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Principles for Checking the Statistical Results Processing Correctness of the Cavendish Classic Experiment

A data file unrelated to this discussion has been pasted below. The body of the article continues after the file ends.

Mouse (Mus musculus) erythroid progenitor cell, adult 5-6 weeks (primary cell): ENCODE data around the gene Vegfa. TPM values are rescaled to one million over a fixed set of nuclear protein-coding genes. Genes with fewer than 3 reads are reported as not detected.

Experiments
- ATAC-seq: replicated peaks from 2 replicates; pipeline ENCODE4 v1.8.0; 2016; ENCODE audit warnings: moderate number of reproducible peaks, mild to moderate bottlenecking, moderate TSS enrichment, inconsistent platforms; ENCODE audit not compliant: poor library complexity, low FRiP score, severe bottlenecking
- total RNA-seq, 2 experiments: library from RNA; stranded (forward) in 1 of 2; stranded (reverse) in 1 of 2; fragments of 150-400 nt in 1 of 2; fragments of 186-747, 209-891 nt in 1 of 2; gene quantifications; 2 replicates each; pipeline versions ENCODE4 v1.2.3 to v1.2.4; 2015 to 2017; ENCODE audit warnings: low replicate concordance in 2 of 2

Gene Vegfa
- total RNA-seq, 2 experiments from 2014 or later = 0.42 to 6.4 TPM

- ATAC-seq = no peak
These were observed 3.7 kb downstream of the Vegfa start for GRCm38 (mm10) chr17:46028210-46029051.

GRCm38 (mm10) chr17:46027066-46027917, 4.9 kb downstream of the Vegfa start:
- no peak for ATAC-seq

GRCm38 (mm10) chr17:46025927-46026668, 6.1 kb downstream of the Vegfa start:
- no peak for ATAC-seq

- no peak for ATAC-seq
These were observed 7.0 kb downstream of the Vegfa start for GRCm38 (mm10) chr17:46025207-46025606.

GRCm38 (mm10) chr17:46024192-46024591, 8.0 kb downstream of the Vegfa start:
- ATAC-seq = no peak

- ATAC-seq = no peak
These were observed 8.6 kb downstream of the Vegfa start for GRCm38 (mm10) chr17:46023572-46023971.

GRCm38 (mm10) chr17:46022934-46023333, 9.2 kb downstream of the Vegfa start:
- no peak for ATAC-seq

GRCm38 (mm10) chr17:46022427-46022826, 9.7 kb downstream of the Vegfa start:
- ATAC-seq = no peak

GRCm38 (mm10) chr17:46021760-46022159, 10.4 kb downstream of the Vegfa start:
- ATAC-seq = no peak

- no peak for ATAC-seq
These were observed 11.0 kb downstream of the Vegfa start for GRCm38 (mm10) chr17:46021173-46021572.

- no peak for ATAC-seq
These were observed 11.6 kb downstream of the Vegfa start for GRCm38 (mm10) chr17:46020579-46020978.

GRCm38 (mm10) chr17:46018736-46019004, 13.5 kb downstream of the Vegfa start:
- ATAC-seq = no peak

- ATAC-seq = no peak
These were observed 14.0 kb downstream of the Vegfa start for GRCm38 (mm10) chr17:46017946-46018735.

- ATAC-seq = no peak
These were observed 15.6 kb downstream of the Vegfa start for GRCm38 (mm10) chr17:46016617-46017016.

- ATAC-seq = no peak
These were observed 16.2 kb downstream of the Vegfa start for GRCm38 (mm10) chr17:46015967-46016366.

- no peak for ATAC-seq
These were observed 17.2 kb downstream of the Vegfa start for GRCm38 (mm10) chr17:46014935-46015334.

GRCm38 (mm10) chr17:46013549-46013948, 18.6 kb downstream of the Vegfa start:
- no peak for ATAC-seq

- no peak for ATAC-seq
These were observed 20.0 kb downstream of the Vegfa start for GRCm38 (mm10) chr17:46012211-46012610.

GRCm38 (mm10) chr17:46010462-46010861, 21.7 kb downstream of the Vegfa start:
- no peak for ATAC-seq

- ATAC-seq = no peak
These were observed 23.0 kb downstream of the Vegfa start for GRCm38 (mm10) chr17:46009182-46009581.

Engineering Education # 04, April 2016 DOI: 10.7463/0416.0837664 In teaching mathematical statistics it is desirable that students of engineering and natural sciences could study the methods of statistical processing based on data of real experiments. Conditions for these experiments are of critical importance to justify the application of statistical methods. The article considers a classic Henry Cavendish’s experiment to determine a mean density of the Earth from this point of view.The article gives a detailed description of the experimental Cavendish’s setup, ideas, his experiments are based on, and a method to determine the values used for assessment of the mean density of the Earth. It also concretizes the equation of a pendulum model with friction on which Cavendish implicitly (and neglecting a friction) relied.It is shown that the formal use of methods of mathematical statistics is not always justified. Detailed records of all experiments, published by Cavendish, enable us to study these data in terms of mathematical statistics, convince us of their statistical inhomogeneity and impossibility to construct a confidence interval to estimate accuracy.The article proposes an alternative way for processing Cavendish's data implicitly using the pendulum model equation with friction to reduce an effect of systematic errors and improve matching the Cavendish results with modern data.